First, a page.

How do we encourage people to join our cause? Do we make it easy and convenient? Are we relying on the post card inserts found in magazines? When was the last time you filled out a subscription card (perhaps seventh grade and sent it to a friend’s address)? When was the last time a prospective new member submitted a letter saying they were interested in joining? When we opt in, we are giving permission to celebrate our action. As an organization we have the opportunity to strike up the welcome band and amplify our values.
When I purchase a guide, conference ticket, or enroll in a course designed by Chris Guillebeau, I receive an email like this:
Thank you so much. We are so excited that you are joining us at World Domination Summit. Everyone in the office is giving high-fives and cheering right now. We are rushing to the mailroom to send out your materials. Our day could not be better and we hope yours is equally remarkable…
How we great people, new to us or part of the the founding membership, matters. When I board a legacy airline I expect a fake ‘hello’ and move on quickly. We have entered into a transaction for service. When I engage with a cause that shares my belief, I offer my talents. How the insiders at the organization respond determines the depth and duration of the interaction.
Far easier to follow the established path and let it deliver us to the destination of its choice. Being oriented to a strategy reminds us when it is time to leave the path and head cross-country.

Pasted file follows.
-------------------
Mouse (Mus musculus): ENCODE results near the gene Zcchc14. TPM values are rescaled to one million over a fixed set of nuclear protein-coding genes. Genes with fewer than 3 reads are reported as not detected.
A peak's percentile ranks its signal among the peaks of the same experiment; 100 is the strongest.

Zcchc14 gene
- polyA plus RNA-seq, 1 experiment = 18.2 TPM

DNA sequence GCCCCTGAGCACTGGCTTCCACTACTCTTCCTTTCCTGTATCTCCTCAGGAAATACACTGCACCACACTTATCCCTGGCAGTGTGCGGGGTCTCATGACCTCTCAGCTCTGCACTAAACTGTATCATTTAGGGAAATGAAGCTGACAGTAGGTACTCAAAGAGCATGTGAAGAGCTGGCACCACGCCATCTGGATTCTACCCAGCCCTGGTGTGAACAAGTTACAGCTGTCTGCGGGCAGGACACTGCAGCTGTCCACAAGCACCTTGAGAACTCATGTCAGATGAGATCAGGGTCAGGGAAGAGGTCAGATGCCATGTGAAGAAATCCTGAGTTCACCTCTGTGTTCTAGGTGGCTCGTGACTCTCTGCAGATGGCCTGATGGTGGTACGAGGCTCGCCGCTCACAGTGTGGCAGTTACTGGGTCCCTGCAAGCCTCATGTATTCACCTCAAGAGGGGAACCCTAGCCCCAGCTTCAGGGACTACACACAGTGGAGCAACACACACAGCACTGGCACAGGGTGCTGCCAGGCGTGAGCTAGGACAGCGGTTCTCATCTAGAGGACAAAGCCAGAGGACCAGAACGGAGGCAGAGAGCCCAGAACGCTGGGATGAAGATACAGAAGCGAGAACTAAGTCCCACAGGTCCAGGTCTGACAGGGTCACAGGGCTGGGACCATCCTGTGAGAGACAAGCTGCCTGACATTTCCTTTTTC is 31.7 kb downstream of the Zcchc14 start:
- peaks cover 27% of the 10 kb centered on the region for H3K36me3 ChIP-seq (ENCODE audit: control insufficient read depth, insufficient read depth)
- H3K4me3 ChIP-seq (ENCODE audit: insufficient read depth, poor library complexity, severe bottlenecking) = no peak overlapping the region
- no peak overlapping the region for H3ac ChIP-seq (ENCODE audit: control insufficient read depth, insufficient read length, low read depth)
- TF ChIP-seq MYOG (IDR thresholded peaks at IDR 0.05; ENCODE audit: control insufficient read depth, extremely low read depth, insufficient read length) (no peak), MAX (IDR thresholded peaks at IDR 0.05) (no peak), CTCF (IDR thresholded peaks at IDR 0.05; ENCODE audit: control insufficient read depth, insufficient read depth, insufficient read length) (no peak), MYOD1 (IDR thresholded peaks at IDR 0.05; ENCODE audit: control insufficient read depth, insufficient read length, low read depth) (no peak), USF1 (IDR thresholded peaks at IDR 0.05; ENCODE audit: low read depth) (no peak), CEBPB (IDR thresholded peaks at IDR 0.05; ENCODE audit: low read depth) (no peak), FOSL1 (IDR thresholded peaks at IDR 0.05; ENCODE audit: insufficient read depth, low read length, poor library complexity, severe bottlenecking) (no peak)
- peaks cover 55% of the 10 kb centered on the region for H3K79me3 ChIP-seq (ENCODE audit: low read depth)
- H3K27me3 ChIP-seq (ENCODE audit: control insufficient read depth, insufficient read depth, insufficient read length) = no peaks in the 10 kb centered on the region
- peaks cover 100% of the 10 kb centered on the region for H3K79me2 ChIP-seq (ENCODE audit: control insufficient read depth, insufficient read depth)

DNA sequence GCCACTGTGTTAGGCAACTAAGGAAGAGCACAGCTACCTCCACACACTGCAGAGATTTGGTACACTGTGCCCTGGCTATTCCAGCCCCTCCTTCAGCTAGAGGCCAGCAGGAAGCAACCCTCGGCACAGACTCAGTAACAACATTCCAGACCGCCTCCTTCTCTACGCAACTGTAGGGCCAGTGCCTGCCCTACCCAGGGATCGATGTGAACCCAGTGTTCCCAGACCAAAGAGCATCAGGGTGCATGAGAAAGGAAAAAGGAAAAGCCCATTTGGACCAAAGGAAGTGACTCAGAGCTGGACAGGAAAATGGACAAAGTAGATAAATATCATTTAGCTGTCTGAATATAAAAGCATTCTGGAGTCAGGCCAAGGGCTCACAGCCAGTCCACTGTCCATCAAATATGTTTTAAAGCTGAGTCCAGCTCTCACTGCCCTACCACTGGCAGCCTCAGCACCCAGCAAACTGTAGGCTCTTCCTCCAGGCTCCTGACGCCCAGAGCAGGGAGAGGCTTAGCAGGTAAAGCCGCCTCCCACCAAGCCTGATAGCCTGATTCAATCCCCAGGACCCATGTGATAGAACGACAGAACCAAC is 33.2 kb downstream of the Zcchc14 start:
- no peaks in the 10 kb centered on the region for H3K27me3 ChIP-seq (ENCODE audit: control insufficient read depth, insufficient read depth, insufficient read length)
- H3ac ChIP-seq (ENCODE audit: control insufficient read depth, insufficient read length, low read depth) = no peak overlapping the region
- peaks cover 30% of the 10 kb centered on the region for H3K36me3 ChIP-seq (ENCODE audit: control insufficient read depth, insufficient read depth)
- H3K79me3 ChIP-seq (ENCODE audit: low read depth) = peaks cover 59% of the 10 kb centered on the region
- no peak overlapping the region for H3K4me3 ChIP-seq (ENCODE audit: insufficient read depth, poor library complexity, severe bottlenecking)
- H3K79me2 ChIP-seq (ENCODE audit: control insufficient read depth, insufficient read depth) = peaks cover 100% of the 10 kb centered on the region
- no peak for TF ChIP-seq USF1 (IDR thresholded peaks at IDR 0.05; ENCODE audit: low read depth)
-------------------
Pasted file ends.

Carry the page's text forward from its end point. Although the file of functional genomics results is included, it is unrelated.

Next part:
Attentiv published a report highlighting our meeting habits. It is worth a read and perhaps some consideration. Why are so few meetings scheduled without an agenda? What does the duration of the meeting say about how we value our team’s time? What is the difference between meetings?
What is the best meeting you have attended? Why? Have you told anyone so they can benefit from your experience?
Just because the path is not entirely visible does not mean a journey cannot launch. Our greatest successes reveal themselves in moments when we start in a shroud and summit despite the conditions. If we strike boldly for an invisible peak we move intentionally.
I am reminded of a scene from the West Wing where Leo McGarry tells Josh Lyman a story of hope.
“This guy’s walking down the street when he falls in a hole. The walls are so steep he can’t get out.”A doctor passes by and the guy shouts up, ‘Hey you. Can you help me out?’ The doctor writes a prescription, throws it down in the hole and moves on.”Then a priest comes along and the guy shouts up, ‘Father, I’m down in this hole can you help me out?’ The priest writes out a prayer, throws it down in the hole and moves on”Then a friend walks by, ‘Hey, Joe, it’s me can you help me out?’ And the friend jumps in the hole. Our guy says, ‘Are you stupid? Now we’re both down here.’ The friend says, ‘Yeah, but I’ve been down here before and I know the way out.'”
What journey is worth commencing when the summit is not visible and success remains elusive?
Does your organization’s agenda highlight successes or problems? Most enterprises proportion the majority of their time in favor of problems. If an outsider attended a board meeting would they think your organization was succeeding or struggling on a burning platform?